Children filled the Shield of Faith Ministries’  float during Saturday’s annual Dr. Martin King Jr. Celebration in downtown Philadelphia. The parade drew about 40 entries including bands from Philadelphia, Velma Jackson, Holmes County and Canton.  A program, featuring the Rev. Steve Mosley and Shaun Seales as guest speakers, was held Monday at Westside Community Center.
Children filled the Shield of Faith Ministries’ float during Saturday’s annual Dr. Martin King Jr. Celebration in downtown Philadelphia. The parade drew about 40 entries including bands from Philadelphia, Velma Jackson, Holmes County and Canton. A program, featuring the Rev. Steve Mosley and Shaun Seales as guest speakers, was held Monday at Westside Community Center.
Dr. Martin Luther King Jr. would be sad to see what people here are doing to one another, a Neshoba County minister said Monday at an observance.

The Rev. Steve Mosley, pastor of the Church of Hope on Mississippi 16 east, told a crowd gathered for Dr. King's annual birthday celebration at Westside Community Center on Monday that Dr. King was their big brother, their leader, their Moses and their voice.

"Dr. King is no longer here," Mosley said. "That is why he had the dream, why he had the vision."

The mother of a man shot last week called Mosley on Saturday and asked him to pray for her son.

"She told me that was her son with bullets in his chest," Mosley said.

He told the crowd gathered for the annual program that the young men dying in the streets were their children as well.

"We need to stop depending on someone else to save our children," he said. "We are in trouble. There are things that are happening that we don't even know about yet. If we lose another generation, it is a wrap. If we lose one more generation, it is over. These young guys that are in the streets are probably somewhere right now possibly breaking into your houses. They are lazy and they don't want to work. If you don't have a job, create a job - rake some leaves, pick up some cans. There is money out there that you don't even have to go to the unemployment office to get. Dr. King would be hurt."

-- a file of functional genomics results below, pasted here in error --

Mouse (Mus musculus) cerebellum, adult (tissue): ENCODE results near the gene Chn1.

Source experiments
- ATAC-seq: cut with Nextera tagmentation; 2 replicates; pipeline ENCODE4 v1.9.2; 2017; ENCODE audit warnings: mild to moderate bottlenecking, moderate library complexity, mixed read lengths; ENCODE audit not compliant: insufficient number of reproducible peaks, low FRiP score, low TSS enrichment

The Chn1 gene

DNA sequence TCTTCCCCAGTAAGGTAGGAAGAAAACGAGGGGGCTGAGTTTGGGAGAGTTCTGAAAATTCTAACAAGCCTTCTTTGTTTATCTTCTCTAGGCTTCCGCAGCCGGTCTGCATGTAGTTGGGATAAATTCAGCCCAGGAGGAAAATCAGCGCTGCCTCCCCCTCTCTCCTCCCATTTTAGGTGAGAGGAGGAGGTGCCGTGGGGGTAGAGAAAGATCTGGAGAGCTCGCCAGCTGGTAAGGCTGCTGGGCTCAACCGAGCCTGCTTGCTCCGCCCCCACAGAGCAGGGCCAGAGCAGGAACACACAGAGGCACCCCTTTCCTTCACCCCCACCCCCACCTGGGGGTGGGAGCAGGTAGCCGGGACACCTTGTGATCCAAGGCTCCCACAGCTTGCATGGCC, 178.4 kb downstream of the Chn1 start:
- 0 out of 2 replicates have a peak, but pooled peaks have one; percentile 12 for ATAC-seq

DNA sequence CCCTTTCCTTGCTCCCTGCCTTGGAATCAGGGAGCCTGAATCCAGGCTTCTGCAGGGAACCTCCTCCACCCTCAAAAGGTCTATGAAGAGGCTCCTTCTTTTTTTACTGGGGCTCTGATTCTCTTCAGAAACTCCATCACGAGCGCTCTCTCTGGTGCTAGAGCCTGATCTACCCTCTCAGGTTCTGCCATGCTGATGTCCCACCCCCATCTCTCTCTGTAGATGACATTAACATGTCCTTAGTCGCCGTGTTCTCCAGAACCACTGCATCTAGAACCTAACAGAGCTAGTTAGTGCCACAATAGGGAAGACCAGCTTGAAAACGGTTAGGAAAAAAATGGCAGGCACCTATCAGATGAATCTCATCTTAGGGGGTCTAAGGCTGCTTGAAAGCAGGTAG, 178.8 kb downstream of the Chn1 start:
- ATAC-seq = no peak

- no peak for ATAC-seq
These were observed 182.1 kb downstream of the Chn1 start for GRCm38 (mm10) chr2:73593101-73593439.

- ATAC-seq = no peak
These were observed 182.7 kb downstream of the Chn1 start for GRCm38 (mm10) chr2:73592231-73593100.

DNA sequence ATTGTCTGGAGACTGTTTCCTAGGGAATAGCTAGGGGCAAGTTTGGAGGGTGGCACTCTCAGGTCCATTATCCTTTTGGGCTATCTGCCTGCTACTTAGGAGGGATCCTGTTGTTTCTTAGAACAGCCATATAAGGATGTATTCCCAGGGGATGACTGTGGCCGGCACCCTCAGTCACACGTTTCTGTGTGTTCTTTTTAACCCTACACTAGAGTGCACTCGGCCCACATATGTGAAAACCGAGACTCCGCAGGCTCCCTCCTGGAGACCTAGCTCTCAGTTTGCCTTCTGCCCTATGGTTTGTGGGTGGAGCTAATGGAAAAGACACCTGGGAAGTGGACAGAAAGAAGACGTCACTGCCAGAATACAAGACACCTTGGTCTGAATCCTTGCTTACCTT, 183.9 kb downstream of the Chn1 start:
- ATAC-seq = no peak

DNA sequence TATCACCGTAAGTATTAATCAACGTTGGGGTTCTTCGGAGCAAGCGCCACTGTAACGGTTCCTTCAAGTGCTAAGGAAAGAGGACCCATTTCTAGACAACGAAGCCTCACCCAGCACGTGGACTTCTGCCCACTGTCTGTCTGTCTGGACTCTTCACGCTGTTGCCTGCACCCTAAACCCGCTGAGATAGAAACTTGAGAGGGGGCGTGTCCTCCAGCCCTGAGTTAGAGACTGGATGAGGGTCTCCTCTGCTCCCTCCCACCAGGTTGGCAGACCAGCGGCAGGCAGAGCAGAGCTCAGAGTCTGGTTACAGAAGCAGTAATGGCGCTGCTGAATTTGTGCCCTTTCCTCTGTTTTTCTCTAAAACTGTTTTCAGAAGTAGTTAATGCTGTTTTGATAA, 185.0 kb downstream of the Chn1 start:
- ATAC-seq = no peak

Mosley said the politically correct thing to say is: Everybody is against us.

"The correct thing to say is we are our own worse enemy," he said. "Dr. King would be sad to see what we are doing to one another. He marched for us. He went to jail for us."

Mosley encouraged the community, the clergy and the churches to come together and stop the violence.

"Our wives are tired. Our mothers are tired," he said, noting that a man's presence is needed in the lives of the community's children and grandchildren.

He told those in attendance that people used to say they were afraid for our children. Now, people are saying they are afraid of our children, he said.

He encouraged community members to go beyond the walls on the church and try and reach those involved in the violence.

"If we are going to get our young men back we must come out of our buildings," Mosley said.

In addition, he challenged residents to start with the youngest generation, pointing to a child around age 2.

He said youngsters need to be taught early to say yes ma'am and yes sir.

"I'm 53 years old and I still say it because my mother taught me to say it to everyone," Mosley said.

He also shared some words of wisdom with the young men in attendance at the program.

"Young men, if you are going for a job application and your pants are sagging, that one is going in the garbage can," he said.

Also speaking at Monday's program was Shaun Seales, who told those in attendance that it would be his last speech.

He said it was time to stop talking and time go to work.

Seales said it was time for the youth in the community to stop demanding that things be "given" to them. He voiced opposition to the mindset that "everybody is a winner" and "everyone should get a trophy."

He said young men and women should be rewarded for working hard not walking around with guns and playing video games all day long.

Seales said he planned to start a non-profit outreach program to aid young people.

The Rev. Johnny Beckwith began Monday's program with a prayer. Eva Tisdale gave the welcome and occasion.

Elijah Chapman recited from Dr. King's "I Have a Dream" speech and received a standing ovation.

Morning Star Church Choir presented one song. Seales shared the stakeholder of community involvement.

Brothers in Christ from Truelight Baptist Church of Walnut Grove gave a religious performance. The Rev. Harold Coburn introduced the guest speaker.